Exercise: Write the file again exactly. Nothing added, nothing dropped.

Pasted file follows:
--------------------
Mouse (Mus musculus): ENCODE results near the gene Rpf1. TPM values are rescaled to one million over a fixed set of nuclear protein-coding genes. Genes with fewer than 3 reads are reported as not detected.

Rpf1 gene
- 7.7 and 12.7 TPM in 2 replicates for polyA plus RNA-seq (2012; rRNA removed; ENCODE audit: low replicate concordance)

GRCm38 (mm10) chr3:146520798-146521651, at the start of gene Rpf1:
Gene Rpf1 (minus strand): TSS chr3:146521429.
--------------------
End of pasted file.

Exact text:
Mouse (Mus musculus): ENCODE results near the gene Rpf1. TPM values are rescaled to one million over a fixed set of nuclear protein-coding genes. Genes with fewer than 3 reads are reported as not detected.

Rpf1 gene
- 7.7 and 12.7 TPM in 2 replicates for polyA plus RNA-seq (2012; rRNA removed; ENCODE audit: low replicate concordance)

GRCm38 (mm10) chr3:146520798-146521651, at the start of gene Rpf1:
Gene Rpf1 (minus strand): TSS chr3:146521429.